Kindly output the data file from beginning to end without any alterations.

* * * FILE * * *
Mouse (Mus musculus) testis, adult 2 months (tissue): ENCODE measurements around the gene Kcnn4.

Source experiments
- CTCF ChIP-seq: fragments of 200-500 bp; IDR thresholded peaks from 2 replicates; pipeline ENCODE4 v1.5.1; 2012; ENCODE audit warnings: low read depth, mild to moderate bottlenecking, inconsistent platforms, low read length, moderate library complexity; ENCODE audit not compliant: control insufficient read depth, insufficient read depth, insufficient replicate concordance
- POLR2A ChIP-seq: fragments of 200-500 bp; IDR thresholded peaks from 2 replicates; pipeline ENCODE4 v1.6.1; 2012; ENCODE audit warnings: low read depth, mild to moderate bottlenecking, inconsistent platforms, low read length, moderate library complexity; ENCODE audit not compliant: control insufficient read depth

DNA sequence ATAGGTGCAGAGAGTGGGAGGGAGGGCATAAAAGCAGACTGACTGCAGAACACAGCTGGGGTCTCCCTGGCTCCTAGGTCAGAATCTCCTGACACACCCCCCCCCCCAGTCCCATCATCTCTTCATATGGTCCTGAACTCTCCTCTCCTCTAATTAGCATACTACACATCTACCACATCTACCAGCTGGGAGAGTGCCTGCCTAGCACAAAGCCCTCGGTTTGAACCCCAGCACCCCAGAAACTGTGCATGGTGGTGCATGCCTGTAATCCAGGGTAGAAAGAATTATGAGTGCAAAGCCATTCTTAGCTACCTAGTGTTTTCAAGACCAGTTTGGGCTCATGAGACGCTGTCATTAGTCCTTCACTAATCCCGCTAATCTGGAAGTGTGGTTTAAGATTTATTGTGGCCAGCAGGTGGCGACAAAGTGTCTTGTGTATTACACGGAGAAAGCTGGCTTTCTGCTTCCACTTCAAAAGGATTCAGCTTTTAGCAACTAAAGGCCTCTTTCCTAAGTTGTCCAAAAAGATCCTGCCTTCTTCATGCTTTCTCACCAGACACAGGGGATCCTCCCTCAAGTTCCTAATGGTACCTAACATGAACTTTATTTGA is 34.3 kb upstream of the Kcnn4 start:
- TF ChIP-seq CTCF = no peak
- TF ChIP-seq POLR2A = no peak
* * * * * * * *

Mouse (Mus musculus) testis, adult 2 months (tissue): ENCODE measurements around the gene Kcnn4.

Source experiments
- CTCF ChIP-seq: fragments of 200-500 bp; IDR thresholded peaks from 2 replicates; pipeline ENCODE4 v1.5.1; 2012; ENCODE audit warnings: low read depth, mild to moderate bottlenecking, inconsistent platforms, low read length, moderate library complexity; ENCODE audit not compliant: control insufficient read depth, insufficient read depth, insufficient replicate concordance
- POLR2A ChIP-seq: fragments of 200-500 bp; IDR thresholded peaks from 2 replicates; pipeline ENCODE4 v1.6.1; 2012; ENCODE audit warnings: low read depth, mild to moderate bottlenecking, inconsistent platforms, low read length, moderate library complexity; ENCODE audit not compliant: control insufficient read depth

DNA sequence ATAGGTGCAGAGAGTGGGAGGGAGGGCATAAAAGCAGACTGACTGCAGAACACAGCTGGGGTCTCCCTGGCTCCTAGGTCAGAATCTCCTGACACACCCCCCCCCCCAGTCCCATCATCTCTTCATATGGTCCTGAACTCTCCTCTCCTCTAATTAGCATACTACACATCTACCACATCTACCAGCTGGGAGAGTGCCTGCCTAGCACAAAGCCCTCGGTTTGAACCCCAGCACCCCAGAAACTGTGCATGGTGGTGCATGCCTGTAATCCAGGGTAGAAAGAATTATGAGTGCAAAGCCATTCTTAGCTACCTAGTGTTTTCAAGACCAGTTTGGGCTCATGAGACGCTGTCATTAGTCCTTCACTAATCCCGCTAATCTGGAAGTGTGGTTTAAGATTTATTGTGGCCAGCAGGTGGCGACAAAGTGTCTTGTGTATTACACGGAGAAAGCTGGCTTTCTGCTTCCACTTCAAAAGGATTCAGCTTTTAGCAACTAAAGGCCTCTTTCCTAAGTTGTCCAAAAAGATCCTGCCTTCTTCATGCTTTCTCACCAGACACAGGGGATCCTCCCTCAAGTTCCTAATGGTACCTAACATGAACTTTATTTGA is 34.3 kb upstream of the Kcnn4 start:
- TF ChIP-seq CTCF = no peak
- TF ChIP-seq POLR2A = no peak